I’ve been catching up with friends in Melbourne. We’re getting to the age where we can legitimately reminisce about good old times. Back Then it felt like an exciting time and place to be making music, art. Yeah yeah everyone feels their own little scene is special when they’re young, but what we were really talking about was that there seemed to be a big conversation going on. Doesn’t seem that way now. Is there a conservation still going on, and if so why aren’t we taking part in it?
Back in London, where is the conversation?
I always feel awkward about going back somewhere I know people. After an absence, they’ve moved on and I’m going to keep trying to put them back where they used to be. (This worry disappears as soon as we meet, of course.) Went to the Melbourne Now show at the Ian Potter Centre and enjoyed it for the wrong reasons, then met a friend for lunch. She disliked the show, finding it disappointing, superficial. I told her too much London art was even shallower. What had gotten me inspired was just seeing so many people back from the old Conversation still making stuff. Still not sure if this is a misguided thought.
Running with the pack is one thing, but what I miss is the feeling of competing against everyone at once – or at least of trying to hold up one’s own end of an ongoing discussion.
(Wanting to contribute to an interesting dialogue is the main impetus driving my work.)
For the last couple of weeks I’ve been working on a new piece for digitally-emulated feedback. It’s basically an attempt to use a laptop computer to autonomously generate a wide range of interesting sounds, live, within a relatively simple software setup. I hadn’t worked seriously with this method since 2008, when I played a few gigs using this method. Although the system produced a nice palette of sounds, there turned out to be no real way to change the basic nature of it from one moment to the next, which made the performance feel rather undifferentiated. This new piece is working on that last point.
In an attempt to use the same principles I’d worked with when making pieces out of analogue feedback oscillation, I tried making a similar type of music with more portable and robust equipment i.e. a laptop computer. I made some pieces in AudioMulch by patching together various sound processing contraptions into circuits. The circuits created feedback loops which generated a signal that was modulated by the interaction of the circuit’s constituent parts. Because they were intended for live performance, I put some of the critical control points in the system under my own control, while the computer handled other controls independently.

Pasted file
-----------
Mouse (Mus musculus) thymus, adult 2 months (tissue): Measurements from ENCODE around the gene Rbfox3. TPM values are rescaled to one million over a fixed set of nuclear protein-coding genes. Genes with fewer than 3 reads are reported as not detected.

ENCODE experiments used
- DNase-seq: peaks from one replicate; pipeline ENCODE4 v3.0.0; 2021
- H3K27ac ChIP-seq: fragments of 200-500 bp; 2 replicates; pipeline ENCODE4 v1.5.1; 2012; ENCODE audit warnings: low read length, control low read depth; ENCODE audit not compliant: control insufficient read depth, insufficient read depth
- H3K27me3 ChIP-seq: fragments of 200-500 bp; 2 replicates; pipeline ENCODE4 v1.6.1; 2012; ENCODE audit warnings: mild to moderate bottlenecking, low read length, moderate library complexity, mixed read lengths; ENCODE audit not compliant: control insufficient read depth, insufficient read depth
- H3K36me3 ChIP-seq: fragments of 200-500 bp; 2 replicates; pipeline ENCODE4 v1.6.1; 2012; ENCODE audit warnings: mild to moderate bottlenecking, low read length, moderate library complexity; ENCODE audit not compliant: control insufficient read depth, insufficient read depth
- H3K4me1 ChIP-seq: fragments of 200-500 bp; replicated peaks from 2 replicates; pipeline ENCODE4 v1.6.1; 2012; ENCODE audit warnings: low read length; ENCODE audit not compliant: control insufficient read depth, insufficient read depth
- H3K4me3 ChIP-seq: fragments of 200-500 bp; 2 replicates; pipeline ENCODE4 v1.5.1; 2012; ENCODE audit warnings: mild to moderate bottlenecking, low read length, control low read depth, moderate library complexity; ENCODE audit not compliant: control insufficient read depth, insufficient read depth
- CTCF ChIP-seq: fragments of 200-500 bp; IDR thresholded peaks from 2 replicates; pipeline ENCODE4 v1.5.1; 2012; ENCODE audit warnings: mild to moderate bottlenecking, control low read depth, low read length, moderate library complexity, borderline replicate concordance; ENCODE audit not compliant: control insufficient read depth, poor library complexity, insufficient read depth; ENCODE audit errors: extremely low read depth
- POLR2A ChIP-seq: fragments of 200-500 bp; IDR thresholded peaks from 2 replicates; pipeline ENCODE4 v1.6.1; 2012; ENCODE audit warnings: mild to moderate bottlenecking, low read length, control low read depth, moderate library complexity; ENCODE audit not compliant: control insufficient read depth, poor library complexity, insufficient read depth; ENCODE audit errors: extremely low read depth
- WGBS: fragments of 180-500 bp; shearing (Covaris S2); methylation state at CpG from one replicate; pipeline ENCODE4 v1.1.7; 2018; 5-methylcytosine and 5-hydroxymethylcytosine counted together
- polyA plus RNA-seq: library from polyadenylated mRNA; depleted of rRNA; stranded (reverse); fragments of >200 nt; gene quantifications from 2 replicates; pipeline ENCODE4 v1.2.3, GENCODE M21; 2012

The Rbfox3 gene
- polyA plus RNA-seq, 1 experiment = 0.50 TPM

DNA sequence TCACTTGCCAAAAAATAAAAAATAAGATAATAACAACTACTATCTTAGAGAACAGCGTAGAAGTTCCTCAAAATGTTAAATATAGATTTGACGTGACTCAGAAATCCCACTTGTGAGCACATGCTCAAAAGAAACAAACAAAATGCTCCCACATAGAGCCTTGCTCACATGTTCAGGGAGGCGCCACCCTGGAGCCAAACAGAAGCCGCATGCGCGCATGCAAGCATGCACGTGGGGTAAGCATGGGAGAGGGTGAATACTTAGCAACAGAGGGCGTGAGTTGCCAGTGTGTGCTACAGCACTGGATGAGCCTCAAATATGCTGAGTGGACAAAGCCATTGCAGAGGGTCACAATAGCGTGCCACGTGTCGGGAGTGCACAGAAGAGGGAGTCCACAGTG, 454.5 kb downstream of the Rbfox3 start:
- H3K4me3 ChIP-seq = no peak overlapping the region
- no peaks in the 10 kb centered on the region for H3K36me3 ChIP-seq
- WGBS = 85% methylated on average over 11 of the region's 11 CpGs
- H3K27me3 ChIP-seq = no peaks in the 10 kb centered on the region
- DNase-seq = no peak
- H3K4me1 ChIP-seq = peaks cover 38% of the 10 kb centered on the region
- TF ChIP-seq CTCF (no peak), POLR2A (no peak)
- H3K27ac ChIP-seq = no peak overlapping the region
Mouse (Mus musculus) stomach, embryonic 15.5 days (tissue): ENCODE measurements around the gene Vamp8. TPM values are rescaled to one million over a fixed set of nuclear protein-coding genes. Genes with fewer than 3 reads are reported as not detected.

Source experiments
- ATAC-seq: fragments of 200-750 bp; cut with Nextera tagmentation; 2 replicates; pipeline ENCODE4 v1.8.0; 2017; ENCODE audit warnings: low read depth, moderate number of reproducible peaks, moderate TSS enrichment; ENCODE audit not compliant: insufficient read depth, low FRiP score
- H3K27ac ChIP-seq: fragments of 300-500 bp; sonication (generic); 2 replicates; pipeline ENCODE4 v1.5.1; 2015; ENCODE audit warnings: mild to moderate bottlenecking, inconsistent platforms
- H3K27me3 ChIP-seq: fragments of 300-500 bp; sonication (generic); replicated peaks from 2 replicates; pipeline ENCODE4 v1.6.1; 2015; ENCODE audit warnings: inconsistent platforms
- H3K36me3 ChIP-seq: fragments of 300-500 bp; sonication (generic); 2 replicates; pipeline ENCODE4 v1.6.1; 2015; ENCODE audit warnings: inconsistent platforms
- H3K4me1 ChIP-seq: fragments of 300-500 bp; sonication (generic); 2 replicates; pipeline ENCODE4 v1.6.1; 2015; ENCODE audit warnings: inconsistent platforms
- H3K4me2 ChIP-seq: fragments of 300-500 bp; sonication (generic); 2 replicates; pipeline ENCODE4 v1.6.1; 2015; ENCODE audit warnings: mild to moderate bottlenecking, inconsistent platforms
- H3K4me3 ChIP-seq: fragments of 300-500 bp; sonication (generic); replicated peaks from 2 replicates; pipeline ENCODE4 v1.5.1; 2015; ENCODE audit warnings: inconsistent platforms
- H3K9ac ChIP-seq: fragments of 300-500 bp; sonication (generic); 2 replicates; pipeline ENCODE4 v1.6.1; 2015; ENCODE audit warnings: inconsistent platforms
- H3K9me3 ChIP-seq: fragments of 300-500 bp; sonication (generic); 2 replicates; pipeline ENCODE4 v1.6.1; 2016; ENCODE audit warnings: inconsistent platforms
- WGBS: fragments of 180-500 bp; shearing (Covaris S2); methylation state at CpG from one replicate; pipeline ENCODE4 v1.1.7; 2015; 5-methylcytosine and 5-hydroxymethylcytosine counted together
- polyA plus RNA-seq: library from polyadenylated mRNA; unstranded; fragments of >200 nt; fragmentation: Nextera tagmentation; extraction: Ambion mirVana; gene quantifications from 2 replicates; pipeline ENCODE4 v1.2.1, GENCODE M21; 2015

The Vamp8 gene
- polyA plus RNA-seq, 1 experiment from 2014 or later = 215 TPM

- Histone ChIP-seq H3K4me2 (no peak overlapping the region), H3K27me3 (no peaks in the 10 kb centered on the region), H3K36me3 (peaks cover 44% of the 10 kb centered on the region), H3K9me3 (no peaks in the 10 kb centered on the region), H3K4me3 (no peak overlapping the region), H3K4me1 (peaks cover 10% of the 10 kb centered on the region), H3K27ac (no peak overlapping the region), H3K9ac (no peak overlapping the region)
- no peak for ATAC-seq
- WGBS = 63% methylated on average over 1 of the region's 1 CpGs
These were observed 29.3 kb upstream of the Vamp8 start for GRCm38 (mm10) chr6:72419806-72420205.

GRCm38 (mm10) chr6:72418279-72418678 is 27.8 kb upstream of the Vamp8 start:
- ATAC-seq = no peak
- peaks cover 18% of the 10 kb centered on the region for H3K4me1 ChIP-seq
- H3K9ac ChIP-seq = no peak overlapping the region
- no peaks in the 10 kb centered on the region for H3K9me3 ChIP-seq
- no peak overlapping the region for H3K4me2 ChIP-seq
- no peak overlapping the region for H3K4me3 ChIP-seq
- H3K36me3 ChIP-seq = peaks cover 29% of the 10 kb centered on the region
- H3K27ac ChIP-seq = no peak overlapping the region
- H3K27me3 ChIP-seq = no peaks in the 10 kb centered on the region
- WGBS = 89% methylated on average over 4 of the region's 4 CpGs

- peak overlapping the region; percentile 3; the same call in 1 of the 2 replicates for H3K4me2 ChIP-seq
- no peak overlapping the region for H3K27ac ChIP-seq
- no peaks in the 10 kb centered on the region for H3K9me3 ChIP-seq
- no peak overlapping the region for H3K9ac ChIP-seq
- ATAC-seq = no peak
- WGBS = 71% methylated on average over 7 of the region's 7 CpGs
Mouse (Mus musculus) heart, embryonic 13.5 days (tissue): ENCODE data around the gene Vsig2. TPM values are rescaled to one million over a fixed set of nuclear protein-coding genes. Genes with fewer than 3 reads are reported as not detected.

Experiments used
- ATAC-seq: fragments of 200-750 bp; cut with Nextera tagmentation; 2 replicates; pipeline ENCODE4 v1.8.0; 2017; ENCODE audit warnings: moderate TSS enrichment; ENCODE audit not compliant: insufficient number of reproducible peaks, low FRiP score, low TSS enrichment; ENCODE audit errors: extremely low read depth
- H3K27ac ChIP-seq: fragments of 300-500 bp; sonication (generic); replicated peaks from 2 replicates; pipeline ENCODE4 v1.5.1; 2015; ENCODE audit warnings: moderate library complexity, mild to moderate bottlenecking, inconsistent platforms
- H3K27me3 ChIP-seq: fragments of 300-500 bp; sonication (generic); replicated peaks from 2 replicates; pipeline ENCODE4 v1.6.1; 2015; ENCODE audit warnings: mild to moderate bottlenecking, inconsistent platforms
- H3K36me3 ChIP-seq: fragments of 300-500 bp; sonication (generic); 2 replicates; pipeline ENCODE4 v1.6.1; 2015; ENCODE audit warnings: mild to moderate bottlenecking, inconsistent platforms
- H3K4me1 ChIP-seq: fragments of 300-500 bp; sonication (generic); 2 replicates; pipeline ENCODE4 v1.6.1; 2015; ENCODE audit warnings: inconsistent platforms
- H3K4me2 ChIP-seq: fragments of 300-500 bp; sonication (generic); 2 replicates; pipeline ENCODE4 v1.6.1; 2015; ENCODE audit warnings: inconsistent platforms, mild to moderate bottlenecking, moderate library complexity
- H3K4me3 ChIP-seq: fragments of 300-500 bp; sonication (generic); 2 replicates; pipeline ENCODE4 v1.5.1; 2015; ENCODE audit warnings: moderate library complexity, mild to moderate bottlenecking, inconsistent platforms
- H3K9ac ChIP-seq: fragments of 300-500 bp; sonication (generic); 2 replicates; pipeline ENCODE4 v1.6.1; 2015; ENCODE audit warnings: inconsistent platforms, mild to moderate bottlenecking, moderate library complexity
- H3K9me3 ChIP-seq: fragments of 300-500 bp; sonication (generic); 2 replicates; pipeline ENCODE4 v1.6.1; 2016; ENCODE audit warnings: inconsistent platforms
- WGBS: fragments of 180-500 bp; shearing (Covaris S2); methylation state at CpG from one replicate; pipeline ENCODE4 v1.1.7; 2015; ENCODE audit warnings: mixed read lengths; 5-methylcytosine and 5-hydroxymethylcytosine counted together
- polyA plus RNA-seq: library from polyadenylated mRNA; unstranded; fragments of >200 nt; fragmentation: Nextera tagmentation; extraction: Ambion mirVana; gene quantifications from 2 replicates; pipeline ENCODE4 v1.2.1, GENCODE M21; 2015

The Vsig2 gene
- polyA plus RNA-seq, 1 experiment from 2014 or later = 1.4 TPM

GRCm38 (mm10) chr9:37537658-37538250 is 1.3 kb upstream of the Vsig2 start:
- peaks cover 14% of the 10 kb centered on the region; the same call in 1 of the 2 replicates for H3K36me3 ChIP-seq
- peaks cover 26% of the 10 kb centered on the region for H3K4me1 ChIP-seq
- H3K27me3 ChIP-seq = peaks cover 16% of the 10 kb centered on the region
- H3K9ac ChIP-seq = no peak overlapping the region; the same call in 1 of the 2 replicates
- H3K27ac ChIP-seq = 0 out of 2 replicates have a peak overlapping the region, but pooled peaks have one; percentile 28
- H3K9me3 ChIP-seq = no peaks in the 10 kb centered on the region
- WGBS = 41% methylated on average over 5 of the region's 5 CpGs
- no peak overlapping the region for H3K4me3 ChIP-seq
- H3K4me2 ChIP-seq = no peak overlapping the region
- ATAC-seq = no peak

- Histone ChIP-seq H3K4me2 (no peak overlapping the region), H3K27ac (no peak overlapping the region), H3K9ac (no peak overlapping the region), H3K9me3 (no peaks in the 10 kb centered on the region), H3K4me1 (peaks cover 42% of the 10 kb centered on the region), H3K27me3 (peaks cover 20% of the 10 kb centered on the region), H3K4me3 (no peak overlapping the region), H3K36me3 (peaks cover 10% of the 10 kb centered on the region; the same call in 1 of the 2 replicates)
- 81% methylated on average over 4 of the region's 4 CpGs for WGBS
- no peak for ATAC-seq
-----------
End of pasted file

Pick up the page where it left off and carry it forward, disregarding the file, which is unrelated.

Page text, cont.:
For this new piece I have relinquished all direct control (so far). It’s still being built in AudioMulch, using only the contraptions that come with the programme. (A dizzying array of freeware plugins can be found on the web.) It’s a new layout of feedback circuits but instead of monitoring control points within the circuits, I’m getting the computer to constantly micro-manage every possible parameter within each contraption in the circuit. To do this I’ve written a simple script which generates chance-determined MIDI control signals for nearly 500 parameters within the system.
It’s going to take a lot more refining, both in the circuit design and in the controlling script, but it’s all sounding extremely promising. I’ve temporarily uploaded some sample recordings on SoundCloud, where you can hear how the early versions of the piece developed from crude to less crude to the not-bad state in which it exists today. The latest version is embedded below.
These recordings are purely a demonstration of the software doing its thing. I haven’t intervened at any stage, tweaked any of the sounds or edited anything out. As a comparison, I’ve uploaded a recording of what the circuit sounds like after the control script has been turned off. I’ll worry about how to present this piece as a live performance later.